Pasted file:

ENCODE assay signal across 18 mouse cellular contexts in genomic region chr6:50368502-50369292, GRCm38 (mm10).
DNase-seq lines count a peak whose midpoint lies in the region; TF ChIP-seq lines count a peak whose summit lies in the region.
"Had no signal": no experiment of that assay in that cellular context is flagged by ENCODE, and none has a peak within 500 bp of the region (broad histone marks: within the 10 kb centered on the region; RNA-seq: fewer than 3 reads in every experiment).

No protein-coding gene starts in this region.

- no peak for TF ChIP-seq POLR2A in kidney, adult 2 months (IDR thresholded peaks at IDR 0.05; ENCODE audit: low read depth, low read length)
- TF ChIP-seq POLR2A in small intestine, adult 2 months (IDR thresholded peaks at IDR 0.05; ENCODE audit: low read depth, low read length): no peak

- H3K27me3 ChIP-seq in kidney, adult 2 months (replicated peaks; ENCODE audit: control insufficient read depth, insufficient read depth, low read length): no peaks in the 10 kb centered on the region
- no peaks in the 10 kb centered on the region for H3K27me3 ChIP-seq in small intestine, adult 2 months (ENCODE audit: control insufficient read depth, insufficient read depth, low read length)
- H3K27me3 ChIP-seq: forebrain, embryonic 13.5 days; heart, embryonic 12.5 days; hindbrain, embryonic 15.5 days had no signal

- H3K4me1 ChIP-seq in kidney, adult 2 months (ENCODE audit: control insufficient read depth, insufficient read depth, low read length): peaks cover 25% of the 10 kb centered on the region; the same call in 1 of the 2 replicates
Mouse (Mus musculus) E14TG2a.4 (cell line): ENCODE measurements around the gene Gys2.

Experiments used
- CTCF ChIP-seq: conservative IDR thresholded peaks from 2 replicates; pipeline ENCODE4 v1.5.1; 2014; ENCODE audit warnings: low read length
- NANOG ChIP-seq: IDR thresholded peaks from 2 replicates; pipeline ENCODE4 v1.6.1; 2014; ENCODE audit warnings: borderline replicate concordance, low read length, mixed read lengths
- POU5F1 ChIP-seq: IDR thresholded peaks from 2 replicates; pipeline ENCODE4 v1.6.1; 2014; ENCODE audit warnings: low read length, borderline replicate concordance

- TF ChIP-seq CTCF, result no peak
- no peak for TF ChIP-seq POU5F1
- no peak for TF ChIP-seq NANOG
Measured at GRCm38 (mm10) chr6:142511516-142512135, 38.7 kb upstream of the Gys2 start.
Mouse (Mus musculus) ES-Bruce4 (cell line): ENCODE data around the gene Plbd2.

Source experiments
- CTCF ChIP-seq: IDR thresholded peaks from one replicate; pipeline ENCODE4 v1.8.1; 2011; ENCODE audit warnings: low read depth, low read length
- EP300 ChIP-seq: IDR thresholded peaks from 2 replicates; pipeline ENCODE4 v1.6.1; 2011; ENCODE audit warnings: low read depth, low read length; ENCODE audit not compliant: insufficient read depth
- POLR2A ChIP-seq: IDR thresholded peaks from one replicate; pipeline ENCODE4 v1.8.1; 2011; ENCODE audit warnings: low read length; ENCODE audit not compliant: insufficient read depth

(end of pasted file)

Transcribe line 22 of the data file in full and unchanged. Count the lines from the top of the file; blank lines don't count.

- CTCF ChIP-seq: IDR thresholded peaks from one replicate; pipeline ENCODE4 v1.8.1; 2011; ENCODE audit warnings: low read depth, low read length